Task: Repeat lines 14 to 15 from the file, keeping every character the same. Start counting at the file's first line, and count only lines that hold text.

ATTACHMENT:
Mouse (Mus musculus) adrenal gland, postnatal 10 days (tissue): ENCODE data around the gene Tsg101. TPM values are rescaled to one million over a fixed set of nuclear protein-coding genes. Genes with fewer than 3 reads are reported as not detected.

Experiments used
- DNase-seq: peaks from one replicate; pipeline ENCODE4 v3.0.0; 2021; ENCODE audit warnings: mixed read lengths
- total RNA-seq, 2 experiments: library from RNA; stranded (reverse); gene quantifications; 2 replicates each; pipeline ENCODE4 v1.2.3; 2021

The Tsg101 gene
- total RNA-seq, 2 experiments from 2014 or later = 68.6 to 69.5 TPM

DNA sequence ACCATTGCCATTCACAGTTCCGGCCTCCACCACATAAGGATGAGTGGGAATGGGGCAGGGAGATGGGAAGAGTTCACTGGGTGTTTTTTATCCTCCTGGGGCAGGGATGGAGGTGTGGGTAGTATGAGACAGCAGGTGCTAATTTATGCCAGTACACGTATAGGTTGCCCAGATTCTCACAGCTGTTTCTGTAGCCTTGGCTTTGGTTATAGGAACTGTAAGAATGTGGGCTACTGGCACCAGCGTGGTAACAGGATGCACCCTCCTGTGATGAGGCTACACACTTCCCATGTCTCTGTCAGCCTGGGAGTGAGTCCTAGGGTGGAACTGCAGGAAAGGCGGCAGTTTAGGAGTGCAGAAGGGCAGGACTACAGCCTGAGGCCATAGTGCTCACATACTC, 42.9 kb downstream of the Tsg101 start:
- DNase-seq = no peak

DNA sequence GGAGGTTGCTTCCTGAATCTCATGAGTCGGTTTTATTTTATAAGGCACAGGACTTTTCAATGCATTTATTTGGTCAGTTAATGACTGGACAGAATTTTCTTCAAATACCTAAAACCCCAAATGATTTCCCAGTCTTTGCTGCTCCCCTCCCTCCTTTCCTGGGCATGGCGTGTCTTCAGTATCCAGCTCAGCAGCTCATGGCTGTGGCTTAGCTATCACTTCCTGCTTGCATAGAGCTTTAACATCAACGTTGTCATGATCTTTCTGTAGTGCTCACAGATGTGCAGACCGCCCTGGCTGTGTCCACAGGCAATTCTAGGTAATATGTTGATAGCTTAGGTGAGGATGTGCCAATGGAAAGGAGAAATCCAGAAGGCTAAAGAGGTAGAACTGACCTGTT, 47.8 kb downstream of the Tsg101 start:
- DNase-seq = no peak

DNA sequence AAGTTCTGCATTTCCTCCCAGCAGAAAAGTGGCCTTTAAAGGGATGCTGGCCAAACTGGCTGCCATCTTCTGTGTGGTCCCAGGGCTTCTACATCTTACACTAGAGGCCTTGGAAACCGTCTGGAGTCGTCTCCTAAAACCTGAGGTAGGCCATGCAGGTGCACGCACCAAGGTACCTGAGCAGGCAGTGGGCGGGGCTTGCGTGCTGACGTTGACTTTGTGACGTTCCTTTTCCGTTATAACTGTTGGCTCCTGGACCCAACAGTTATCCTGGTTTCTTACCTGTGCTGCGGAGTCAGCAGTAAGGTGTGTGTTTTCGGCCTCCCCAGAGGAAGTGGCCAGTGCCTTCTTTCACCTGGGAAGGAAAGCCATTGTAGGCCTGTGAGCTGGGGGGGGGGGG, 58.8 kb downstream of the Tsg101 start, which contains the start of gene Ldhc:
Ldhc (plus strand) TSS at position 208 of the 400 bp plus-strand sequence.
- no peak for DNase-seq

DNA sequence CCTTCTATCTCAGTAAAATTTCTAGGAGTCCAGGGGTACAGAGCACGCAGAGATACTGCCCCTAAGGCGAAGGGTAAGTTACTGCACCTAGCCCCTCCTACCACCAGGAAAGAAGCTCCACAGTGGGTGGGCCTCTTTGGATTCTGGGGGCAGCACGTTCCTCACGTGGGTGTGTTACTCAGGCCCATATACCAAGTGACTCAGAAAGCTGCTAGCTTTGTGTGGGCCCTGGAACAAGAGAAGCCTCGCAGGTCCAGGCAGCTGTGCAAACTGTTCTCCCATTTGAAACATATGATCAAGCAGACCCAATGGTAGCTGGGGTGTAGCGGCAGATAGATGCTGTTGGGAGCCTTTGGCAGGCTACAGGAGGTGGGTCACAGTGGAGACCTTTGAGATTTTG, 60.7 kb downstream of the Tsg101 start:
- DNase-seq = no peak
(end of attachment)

DNA sequence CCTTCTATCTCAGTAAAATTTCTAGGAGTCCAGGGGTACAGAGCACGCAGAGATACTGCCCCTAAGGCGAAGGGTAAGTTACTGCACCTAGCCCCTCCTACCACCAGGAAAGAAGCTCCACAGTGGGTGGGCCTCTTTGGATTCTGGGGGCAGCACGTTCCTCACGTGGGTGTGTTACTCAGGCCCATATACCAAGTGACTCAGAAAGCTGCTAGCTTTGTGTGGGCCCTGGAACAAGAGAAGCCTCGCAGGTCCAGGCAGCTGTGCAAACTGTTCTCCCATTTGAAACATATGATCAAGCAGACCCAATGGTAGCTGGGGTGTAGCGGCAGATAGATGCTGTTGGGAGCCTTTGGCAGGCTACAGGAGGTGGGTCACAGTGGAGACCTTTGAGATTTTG, 60.7 kb downstream of the Tsg101 start:
- DNase-seq = no peak